Brenda Hiatt’s latest release, Innocent Passions, showcases her ability to weave a tale of romantic intrigue into a Regency setting that is far more than wallpaper. With a little more work on the characters and their interactions, this author’s work could ascend from pleasant distraction to true delight.
Miss Rowena Riverstone has just arrived in Town for her very first visit, where she is the guest of her best friend Pearl (from Rogue’s Honor) (now Lady Hardwyck). A bluestocking and a feminist, Rowena makes no secret of her political views, particularly the ones relating to class issues and social reform. What she does make a secret of is her identity as “MRR,” the mysterious editorialist whose passionate essays in the Political Register calling for land reform have stirred up plenty of controversy. Her dreams of coming to London included discussing such reforms with other Spencean sympathizers – not attending balls and entering Society. But in deference to her friendship with Pearl, she finds herself doing just that. To her delight, she finds herself socializing with Lester Richards himself, as well as with a handsome and intelligent yet frustratingly legalistic man named Noel Paxton. While opposed to his views, she finds herself drawn to Noel. With a man like him, marriage might not be the prison she once thought it. But can they overcome their differences?
Noel Paxton, or Puss In Boots (as he was known to other operatives during the War) is an agent with the Foreign Office, and is hot on the trail of a French spy known only as the Black Bishop, whom he believes is now in England. Having only recently learned that his previous theory – that the Black Bishop was one and the same with the Robin Hood-esque thief known as the Saint Of Seven Dials – was incorrect, he now feels strongly that the political writer MMR is the French spy. Noel takes on the identity of the Saint (with the help of the real Saint, whom the readers met in the previous two books), hoping that this masquerade will lead him to MRR/the Black Bishop. Meanwhile, he simultaneously pursues his search in Society, under the pretense that he means to hunt down the Saint.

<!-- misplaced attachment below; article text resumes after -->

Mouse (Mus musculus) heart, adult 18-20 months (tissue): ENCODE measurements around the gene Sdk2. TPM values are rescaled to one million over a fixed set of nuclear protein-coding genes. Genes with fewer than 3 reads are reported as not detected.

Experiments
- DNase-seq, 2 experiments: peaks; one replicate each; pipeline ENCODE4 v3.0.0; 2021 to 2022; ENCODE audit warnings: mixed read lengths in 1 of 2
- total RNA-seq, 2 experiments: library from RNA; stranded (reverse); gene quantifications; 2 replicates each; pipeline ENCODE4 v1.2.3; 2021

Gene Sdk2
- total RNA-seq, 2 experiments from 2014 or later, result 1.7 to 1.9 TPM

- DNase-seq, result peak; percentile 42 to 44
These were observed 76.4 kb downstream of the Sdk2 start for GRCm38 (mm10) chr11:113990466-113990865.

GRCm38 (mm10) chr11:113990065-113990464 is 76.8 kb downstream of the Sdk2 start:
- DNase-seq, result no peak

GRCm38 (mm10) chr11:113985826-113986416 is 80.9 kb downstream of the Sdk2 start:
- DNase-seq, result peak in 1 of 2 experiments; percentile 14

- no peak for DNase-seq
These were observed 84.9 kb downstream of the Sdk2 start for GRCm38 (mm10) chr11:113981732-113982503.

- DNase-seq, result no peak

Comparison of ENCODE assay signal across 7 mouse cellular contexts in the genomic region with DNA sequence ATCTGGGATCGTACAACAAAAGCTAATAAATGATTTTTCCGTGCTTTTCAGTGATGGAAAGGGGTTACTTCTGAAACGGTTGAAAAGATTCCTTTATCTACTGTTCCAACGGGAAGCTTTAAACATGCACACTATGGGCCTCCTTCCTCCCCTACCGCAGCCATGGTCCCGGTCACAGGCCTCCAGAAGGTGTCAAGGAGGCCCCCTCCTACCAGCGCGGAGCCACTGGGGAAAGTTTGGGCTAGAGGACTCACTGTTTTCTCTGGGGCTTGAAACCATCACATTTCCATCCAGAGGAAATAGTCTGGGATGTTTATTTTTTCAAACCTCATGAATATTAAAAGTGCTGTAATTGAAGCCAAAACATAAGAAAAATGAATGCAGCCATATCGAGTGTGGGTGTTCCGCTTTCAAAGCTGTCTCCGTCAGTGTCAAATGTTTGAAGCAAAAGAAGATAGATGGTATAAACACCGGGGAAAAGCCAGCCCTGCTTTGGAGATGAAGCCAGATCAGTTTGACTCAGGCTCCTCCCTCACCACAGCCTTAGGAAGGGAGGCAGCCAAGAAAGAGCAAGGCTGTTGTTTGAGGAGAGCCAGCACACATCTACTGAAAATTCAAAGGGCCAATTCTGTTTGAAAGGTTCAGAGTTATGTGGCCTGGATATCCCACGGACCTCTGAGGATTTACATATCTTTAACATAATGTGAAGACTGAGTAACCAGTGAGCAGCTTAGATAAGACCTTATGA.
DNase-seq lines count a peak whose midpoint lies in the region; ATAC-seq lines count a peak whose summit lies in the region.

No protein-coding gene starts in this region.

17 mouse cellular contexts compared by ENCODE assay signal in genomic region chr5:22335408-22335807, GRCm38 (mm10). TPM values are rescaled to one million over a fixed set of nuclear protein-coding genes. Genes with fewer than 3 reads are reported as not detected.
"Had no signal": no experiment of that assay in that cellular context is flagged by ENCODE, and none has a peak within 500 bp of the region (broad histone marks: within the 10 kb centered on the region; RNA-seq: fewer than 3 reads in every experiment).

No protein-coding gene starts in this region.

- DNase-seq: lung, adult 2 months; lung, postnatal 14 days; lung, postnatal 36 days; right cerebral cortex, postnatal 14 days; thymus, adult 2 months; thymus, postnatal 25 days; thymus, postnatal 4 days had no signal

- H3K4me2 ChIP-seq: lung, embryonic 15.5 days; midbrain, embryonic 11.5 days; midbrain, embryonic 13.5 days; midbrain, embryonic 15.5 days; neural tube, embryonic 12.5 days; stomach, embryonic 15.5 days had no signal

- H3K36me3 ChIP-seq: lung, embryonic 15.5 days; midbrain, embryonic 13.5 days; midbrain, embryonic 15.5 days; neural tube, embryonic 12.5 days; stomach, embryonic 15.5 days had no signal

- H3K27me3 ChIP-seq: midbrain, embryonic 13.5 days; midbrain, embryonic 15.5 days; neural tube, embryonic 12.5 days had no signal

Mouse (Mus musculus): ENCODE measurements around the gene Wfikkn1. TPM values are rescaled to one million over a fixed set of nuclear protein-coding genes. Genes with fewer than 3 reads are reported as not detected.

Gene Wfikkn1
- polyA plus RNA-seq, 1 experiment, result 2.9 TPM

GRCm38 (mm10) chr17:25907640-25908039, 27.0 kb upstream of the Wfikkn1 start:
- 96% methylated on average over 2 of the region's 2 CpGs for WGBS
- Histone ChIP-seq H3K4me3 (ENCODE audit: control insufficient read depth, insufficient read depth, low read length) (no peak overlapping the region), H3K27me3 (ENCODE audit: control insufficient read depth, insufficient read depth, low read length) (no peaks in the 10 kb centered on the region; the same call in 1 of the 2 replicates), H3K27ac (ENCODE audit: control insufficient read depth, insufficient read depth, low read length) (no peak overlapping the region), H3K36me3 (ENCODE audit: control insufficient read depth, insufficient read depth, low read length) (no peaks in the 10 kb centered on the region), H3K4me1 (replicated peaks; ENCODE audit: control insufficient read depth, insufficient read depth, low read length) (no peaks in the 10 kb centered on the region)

In the course of his search, Noel meets the frumpy country mouse Rowena Riverstone, who possesses an impressive intellect and distinct reformist beliefs. When he notices her reading the Political Register and discovers that she hails from the same area from which MRR posts his correspondence to the paper, he suspects that she may in fact know the man’s identity, a suspicion which her flustered and defensive stance on the topic confirms. Under the pretense of a romantic interest in her, he hopes to draw the information out of her. However, he doesn’t count on the attraction between them, or the creeping suspicion that his own interest is all too real.
That’s a fairly extensive summary, but the plot is complex enough to warrant so much description. There’s a certain amount of intrigue woven in, and everyone has a secret – or perhaps several. This leads to a few misunderstandings, but given the nature of the plot, it seems only necessary. With the exception of the incident that mars the first would-be love scene – which involves more of Rowena and Noel lying to themselves than to each other – this wasn’t an issue for me, and I’m generally not tolerant of misunderstandings in romance novels. However, it’s something that those who despise this plot device should note.